Each day, as many as 45,000 cars make the slow, jolting traverse through Menlo Park along El Camino Real.
How to make that traverse less excruciating, more safe and more friendly to alternative modes of transit were questions that resulted in a $459,713 study by traffic engineering consultant group W-Trans.
On Tuesday night, May 3, the Menlo Park City Council could decide which option it favors for El Camino Real.
The study yielded four options:
● Do nothing.
● Remove street parking and have three continuous vehicle lanes going each way.
● Remove street parking and install bike lanes, with buffers painted on the road.
● Remove street parking and install bike lanes, which would be buffered by the physical separation of 3-foot wide curbs or planters.
Converting the street to three car lanes each direction would be expected to increase traffic demand by 64 percent in the morning and 47 percent in the evening. Pedestrians would likely be less comfortable having to cross additional traffic lanes.
Eighty-eight street parking spots, all north of Roble Avenue, would be removed, according to the consultants' analysis of each alternative.
Creating bike lanes between Sand Hill Road and Encinal Avenue in both directions with a painted buffer would not increase traffic demand, the consultants say. Pedestrians would have increased comfort. Street parking a total of 156 spots would be removed throughout the entire stretch of El Camino in Menlo Park. The average travel time to drive on El Camino Real between Encinal and Roble avenues would be 4.5 to 6 minutes.
Adding a bike lane for the same stretch, only in this scenario using three-foot wide raised curb or planter would have the same impact on parking (a loss of 156 street parking spots on El Camino Real), and would yield an average travel time for drivers of 4.7 to 6.9 minutes, consultants say.
In April 2015, the Menlo Park Planning Commission unanimously supported installing buffered bike lanes along El Camino Real, but opposed the plan's proposal to remove 11 heritage trees.
Existing vehicle lanes would be reduced by 1 to 3 feet, street parking would be removed along El Camino Real north of Roble Avenue, and a 3-foot bike buffer between the bike and vehicle lanes would painted on the road.
In August 2015, the report went before the Menlo Park City Council, which asked the staff to gather additional data.
City staff members have contacted ehe Menlo Park Fire Protection District, businesses on El Camino Real, neighboring cities and Caltrans. They have developed metrics to determine what would constitute a "successful" trial of the bike lanes. They have counted bike traffic on nearby streets.
For the May 3 council meeting, the staff recommends that the city postpone a pilot project on El Camino and instead wait until Atherton and Palo Alto have discussed what they plan to do on El Camino Real.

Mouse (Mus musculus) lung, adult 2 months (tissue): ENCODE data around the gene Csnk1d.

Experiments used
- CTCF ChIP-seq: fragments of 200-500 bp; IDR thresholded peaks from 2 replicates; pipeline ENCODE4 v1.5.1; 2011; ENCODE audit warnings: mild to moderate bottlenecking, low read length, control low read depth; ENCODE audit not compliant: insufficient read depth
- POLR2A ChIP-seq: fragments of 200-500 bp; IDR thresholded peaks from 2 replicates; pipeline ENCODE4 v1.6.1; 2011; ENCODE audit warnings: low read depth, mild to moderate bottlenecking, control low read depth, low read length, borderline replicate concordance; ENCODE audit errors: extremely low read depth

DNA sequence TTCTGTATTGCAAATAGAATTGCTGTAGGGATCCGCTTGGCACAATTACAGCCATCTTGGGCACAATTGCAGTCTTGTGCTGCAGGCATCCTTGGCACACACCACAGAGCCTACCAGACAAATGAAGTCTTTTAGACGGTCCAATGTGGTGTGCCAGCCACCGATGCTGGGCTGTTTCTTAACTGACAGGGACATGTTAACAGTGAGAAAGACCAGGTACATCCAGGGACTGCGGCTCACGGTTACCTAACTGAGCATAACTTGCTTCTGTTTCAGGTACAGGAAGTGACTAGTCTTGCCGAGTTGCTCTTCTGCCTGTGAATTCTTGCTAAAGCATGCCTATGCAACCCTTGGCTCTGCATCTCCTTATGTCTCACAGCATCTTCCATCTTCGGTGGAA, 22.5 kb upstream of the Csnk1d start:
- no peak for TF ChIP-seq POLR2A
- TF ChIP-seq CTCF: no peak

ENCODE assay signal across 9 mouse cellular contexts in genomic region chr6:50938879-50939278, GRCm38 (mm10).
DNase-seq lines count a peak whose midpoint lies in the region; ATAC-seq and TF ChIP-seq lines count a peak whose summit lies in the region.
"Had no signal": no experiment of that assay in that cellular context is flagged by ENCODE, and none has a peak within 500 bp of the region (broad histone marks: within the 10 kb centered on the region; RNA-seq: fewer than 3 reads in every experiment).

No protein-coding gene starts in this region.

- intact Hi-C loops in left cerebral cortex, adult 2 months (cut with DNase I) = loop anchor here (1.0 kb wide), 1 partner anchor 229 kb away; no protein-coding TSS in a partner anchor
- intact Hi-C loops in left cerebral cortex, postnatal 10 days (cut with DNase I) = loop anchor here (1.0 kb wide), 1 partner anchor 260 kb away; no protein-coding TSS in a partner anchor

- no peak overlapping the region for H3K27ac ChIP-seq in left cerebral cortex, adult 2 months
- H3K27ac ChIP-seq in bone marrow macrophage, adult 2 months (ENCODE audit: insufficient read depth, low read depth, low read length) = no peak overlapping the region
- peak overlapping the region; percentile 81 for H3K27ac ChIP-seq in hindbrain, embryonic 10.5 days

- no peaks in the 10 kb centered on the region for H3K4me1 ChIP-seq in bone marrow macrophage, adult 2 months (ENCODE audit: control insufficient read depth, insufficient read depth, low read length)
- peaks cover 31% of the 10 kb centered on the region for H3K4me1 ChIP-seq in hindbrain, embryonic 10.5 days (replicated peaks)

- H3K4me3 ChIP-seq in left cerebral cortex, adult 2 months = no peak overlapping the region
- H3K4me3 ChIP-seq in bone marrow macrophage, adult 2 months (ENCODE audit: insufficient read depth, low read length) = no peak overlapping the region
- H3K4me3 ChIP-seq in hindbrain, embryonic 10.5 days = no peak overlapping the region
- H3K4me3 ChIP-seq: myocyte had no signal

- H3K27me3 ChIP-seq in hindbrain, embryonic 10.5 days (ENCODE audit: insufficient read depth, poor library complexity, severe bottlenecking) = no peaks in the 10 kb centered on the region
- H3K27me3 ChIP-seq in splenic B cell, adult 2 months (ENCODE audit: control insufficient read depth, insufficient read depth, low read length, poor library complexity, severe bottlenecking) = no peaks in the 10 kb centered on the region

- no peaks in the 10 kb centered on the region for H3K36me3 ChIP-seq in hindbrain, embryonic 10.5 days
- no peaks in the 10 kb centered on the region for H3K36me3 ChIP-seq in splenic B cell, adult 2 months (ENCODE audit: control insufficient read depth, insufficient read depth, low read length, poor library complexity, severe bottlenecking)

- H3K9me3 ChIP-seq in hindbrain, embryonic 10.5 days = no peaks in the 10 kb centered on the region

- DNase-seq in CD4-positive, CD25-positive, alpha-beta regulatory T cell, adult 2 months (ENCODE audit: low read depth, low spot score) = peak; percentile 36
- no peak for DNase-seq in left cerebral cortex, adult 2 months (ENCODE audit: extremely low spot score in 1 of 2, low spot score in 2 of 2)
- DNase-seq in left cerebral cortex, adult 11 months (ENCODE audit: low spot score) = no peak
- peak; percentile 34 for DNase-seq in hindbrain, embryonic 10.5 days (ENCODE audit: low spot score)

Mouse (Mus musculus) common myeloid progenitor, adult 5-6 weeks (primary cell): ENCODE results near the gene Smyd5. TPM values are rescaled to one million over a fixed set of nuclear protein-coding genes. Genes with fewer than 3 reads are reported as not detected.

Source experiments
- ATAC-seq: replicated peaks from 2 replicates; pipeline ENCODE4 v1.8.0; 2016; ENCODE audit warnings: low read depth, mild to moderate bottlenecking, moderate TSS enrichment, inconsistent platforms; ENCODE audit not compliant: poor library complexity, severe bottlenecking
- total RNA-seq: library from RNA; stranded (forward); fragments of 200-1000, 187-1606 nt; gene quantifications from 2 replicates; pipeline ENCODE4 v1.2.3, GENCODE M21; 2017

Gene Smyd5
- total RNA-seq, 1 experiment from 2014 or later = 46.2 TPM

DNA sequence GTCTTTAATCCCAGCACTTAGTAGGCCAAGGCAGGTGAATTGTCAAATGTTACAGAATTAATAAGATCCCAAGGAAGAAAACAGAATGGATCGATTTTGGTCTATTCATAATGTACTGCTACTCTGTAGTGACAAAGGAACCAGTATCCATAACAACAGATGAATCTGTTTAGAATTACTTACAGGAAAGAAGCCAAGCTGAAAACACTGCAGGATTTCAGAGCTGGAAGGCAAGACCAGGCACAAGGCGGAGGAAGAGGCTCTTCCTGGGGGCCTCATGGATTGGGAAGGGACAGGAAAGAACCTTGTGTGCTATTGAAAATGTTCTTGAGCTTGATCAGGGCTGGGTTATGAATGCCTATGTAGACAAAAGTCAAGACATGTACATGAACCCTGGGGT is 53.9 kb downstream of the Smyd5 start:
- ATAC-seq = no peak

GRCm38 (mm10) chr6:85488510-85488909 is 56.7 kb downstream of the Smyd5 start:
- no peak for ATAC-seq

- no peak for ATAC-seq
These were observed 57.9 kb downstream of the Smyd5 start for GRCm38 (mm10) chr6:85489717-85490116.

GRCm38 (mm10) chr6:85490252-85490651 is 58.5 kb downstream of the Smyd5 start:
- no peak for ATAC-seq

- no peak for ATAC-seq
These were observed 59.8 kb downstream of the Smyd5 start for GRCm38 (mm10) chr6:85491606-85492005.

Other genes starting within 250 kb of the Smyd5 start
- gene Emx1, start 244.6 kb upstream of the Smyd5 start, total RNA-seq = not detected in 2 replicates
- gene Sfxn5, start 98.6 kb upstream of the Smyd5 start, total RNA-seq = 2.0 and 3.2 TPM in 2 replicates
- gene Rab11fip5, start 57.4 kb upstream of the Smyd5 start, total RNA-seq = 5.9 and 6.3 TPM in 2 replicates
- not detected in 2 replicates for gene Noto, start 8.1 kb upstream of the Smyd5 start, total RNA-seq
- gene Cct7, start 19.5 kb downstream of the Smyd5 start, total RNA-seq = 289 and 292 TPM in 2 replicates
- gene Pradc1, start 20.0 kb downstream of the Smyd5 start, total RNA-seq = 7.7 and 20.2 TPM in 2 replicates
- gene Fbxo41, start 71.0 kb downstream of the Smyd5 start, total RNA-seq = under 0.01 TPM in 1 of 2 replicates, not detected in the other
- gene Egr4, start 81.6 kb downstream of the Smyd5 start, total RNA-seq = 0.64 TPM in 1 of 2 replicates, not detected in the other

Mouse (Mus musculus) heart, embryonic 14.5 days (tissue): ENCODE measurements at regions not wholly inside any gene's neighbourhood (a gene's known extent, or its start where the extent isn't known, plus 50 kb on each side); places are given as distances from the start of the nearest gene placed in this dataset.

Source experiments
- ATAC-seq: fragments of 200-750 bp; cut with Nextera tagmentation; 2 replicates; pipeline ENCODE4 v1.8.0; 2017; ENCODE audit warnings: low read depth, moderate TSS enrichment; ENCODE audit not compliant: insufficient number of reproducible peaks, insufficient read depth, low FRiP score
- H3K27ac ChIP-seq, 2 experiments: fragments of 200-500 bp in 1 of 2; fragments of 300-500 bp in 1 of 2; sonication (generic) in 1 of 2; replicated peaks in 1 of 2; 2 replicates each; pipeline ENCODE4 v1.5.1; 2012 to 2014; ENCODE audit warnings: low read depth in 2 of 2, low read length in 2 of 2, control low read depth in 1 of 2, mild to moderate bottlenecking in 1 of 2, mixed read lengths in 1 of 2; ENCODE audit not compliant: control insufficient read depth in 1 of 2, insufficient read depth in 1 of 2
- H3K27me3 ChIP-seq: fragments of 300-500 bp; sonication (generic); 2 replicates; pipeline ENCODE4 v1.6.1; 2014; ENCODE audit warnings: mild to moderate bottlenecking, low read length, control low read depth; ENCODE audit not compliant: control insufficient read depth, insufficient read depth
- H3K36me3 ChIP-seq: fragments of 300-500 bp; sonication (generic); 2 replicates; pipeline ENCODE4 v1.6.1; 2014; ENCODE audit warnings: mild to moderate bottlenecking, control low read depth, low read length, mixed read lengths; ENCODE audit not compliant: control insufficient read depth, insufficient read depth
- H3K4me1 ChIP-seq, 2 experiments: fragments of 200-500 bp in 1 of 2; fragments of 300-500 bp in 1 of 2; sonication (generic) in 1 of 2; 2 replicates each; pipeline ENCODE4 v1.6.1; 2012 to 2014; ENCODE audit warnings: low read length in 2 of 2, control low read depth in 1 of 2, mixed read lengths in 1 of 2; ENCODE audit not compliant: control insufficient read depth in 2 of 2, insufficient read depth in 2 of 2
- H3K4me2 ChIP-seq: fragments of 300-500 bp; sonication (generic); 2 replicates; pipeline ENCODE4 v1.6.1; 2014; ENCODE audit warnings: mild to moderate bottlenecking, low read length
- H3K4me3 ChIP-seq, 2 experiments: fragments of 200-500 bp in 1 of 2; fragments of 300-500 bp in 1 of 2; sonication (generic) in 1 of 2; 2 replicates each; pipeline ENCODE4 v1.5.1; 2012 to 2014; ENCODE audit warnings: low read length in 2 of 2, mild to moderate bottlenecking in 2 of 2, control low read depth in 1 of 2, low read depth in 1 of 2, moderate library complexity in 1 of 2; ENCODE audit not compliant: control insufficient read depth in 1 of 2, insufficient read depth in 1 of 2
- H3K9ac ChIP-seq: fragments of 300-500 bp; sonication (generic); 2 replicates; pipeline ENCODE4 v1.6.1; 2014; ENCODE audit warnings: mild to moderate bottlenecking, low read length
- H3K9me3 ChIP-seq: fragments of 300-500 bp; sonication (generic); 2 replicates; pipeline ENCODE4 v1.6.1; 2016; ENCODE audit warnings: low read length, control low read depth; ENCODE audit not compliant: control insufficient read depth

By doing so, the staff says, the city could reallocate money set aside for the pilot program between $250,000 and $1.2 million to work on other transportation projects in the city. The city would be able to work on adding bike lanes and pedestrian safety features to improve east-west connectivity in the city.
As of the evening of May 2, the council has received four emails favoring buffered bike lanes, and 10 opposed.
One supporter of bike lanes is Janelle London, an employee of Menlo Spark, a nonprofit seeking to make Menlo Park climate neutral by 2025.
In an email to the council, she said: "Please support the safest designs available to protect the hundreds of people walking and bicycling on El Camino Real every day."
Another supporter is Adina Levin, a transportation commissioner. She argues that "Bike lanes on El Camino Real will be valuable even if neighboring cities do not yet provide continuous facilities." Short, one- to two-mile trips within Menlo Park usually done by car on El Camino Real could be switched to bike trips if lanes were added. It could also enable people to go shopping by bike at businesses along El Camino Real.
Another point bike-lane supporters give is that converting the parking lane to a vehicular through-lane would not decrease traffic, according to the W-Trans consultants.
"Your traffic study has already shown that removing parking and adding bike lanes to ECR will not have a significant impact on peak traffic flow," wrote Dave Roise in an email. "Please don't wait for action from our neighboring cities or listen to the dittoheads from Menlo Park's Past. Instead, please direct your staff to move forward as soon as possible."
Those who oppose bike lanes have heated arguments, too. Menlo Park resident J. Barton Phelps emailed the council this message: "I have never, ever read about nor heard anything so wrongheaded, stupid, or worse than the idea to narrow the travelled surface of ECR (already jammed beyond its capacity) to provide bike lanes."
One recurring concern by naysayers is that having bikes along El Camino Real would be unsafe. "If you vote for the Bike Lanes, a bicyclist will probably die because of your votes," said Pat White.
Former council member Lee Duboc proposed that the city consider putting an advisory initiative on the ballot.
To see what happens, go to the Menlo Park City Council meeting on Tuesday, May 3, starting at 7 p.m. at the council chambers at 701 Laurel St. in the Menlo Park Civic Center. See the meeting agenda, read the staff report or the consultant report, or watch the meeting online.